The International Monetary Fund said that Italy must continue down the road to reform the economy that Prime Minister Mario Monti began over last year.
The government has an "ambitious and wide-ranging agenda aims to revive growth," the Washington-based institute said in its annual report on Italy's economy.
Monti's pension reform, his limited deregulation of services, his labor market reform, and the newly announced cuts to state expenditure go in the right direction, but to break Italy's low-growth, high-debt spiral, more must be done.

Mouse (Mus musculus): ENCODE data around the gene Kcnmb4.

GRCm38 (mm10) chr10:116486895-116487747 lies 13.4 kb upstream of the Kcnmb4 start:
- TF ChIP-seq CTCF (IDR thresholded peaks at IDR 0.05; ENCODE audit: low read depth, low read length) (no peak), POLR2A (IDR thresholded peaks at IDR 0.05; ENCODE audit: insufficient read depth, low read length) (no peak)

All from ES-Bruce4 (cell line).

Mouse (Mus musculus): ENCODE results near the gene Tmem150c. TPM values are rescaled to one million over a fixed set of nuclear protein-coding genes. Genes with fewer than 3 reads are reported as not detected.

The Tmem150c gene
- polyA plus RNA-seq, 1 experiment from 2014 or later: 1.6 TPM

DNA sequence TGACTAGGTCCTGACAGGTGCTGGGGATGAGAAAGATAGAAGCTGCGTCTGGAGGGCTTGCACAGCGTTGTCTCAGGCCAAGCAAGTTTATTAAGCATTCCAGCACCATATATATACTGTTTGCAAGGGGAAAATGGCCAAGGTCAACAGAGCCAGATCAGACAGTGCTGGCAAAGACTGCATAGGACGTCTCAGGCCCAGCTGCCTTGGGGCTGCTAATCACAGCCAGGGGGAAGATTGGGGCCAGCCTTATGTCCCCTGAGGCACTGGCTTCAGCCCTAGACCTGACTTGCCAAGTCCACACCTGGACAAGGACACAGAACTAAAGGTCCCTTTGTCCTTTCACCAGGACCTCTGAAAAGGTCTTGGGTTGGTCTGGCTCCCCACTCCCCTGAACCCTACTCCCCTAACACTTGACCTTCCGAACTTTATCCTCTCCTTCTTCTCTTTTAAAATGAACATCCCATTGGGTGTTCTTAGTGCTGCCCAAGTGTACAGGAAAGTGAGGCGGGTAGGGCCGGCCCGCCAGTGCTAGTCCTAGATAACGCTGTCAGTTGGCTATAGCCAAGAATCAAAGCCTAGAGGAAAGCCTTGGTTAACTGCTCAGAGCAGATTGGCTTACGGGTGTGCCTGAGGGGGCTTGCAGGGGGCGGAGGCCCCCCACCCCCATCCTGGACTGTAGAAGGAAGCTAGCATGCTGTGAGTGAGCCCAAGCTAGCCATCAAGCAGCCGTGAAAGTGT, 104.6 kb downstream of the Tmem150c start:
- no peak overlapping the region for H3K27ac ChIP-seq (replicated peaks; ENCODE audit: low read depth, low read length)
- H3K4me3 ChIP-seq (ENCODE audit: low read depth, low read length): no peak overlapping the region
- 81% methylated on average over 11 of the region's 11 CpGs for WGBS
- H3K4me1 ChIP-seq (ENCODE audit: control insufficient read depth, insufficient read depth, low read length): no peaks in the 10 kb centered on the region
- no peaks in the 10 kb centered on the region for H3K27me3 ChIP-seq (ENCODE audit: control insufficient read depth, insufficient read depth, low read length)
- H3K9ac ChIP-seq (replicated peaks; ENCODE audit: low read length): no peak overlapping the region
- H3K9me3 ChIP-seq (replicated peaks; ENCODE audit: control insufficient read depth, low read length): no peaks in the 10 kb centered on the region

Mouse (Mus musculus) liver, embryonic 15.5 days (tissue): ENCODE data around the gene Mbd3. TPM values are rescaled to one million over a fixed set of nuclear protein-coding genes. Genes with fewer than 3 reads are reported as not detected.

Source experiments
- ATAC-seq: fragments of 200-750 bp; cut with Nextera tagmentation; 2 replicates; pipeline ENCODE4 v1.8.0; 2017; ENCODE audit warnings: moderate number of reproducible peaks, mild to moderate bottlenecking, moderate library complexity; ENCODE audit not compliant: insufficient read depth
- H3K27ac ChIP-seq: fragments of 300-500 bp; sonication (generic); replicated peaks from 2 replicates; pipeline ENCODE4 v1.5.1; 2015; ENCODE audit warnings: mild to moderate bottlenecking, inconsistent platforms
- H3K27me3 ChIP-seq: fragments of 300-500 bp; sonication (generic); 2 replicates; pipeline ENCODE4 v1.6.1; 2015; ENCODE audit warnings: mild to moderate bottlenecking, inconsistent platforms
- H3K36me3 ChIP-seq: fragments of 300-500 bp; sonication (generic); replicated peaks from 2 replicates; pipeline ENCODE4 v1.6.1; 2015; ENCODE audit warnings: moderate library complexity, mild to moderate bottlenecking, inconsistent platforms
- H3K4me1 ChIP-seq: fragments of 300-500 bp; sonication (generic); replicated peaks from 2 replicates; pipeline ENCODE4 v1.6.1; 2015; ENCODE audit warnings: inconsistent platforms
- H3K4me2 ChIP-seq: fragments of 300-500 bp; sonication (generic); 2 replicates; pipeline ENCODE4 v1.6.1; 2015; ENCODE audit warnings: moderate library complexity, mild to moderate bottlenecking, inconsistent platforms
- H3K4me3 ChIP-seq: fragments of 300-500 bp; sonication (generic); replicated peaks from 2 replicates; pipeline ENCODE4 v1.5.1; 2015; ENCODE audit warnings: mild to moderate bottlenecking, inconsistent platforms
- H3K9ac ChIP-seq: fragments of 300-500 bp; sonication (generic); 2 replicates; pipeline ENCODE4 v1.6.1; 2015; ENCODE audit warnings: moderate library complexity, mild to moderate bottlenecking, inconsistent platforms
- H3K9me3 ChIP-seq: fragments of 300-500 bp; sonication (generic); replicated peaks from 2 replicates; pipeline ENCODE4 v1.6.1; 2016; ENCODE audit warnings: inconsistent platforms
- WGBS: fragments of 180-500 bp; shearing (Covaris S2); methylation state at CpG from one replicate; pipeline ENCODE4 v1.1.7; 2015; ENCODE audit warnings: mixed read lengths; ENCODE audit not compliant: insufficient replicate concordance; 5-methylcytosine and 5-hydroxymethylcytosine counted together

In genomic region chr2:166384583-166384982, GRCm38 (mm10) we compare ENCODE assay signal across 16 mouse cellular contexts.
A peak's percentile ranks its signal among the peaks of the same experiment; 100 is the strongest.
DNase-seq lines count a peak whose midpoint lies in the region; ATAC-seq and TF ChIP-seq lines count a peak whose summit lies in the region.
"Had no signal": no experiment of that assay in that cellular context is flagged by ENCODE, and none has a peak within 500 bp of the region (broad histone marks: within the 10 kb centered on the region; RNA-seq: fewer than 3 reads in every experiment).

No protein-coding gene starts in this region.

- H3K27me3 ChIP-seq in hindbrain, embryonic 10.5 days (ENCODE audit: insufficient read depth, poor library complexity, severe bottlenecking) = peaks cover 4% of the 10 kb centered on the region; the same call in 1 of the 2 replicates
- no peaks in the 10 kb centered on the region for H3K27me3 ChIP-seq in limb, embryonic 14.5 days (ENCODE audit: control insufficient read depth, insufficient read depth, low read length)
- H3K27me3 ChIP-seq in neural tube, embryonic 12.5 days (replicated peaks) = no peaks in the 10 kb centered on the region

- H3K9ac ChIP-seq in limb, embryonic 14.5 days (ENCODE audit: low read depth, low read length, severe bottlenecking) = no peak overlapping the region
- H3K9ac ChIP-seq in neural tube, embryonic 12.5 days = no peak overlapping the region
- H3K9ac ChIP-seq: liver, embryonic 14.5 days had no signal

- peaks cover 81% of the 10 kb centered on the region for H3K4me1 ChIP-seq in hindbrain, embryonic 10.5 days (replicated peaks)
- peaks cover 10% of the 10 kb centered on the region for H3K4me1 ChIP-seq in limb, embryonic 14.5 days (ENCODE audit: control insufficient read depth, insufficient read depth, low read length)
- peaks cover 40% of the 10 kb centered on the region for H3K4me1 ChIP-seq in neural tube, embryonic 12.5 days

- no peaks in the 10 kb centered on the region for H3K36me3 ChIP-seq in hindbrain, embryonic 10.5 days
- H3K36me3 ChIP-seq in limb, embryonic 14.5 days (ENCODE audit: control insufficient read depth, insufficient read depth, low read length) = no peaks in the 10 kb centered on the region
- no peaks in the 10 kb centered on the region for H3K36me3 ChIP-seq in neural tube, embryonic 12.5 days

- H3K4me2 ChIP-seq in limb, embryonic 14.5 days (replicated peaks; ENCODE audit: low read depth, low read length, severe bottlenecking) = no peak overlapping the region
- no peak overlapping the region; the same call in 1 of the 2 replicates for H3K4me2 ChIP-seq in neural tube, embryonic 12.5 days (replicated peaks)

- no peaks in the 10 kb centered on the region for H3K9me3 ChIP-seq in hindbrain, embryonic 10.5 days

"This is a process that must continue and must continue forcefully and expeditiously if it is going to succeed," said the IMF's Italian mission chief Kenneth Kang in a conference call.
The group did not revise its growth forecast for the Italian economy, seen shrinking 1.9 percent this year, but it did say that the deficit would be slightly higher than previously forecast, 2.6 percent of gross domestic product versus April's 2.4 percent forecast.
The May earthquakes in the industrial region of Emilia-Romagna will drag on manufacturing and exports in the third quarter, the IMF added.